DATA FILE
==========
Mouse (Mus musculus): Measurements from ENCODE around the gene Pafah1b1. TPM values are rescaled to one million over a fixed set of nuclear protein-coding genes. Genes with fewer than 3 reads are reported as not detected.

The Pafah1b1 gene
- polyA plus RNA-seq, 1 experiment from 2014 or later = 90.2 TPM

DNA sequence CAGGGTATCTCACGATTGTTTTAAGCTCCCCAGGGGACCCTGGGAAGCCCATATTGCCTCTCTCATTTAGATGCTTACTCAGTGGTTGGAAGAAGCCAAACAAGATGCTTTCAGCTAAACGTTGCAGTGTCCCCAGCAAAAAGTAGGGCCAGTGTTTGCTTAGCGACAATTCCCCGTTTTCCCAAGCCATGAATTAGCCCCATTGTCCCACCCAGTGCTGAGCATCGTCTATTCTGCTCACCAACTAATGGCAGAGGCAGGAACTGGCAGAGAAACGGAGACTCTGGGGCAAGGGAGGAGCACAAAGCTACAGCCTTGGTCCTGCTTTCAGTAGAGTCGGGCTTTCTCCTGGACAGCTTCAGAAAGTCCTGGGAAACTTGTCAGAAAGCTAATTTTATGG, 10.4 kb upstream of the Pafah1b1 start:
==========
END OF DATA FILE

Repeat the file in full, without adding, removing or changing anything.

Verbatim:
Mouse (Mus musculus): Measurements from ENCODE around the gene Pafah1b1. TPM values are rescaled to one million over a fixed set of nuclear protein-coding genes. Genes with fewer than 3 reads are reported as not detected.

The Pafah1b1 gene
- polyA plus RNA-seq, 1 experiment from 2014 or later = 90.2 TPM

DNA sequence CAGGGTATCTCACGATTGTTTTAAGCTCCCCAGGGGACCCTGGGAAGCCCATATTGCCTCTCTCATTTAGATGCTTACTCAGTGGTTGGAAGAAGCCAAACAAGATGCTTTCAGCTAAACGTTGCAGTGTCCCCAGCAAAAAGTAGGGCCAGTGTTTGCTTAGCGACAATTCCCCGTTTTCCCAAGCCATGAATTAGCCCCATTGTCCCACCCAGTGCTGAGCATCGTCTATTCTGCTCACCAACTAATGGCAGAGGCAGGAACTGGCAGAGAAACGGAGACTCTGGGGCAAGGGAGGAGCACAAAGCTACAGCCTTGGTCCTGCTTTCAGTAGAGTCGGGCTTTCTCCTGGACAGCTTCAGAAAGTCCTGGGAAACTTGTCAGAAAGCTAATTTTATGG, 10.4 kb upstream of the Pafah1b1 start: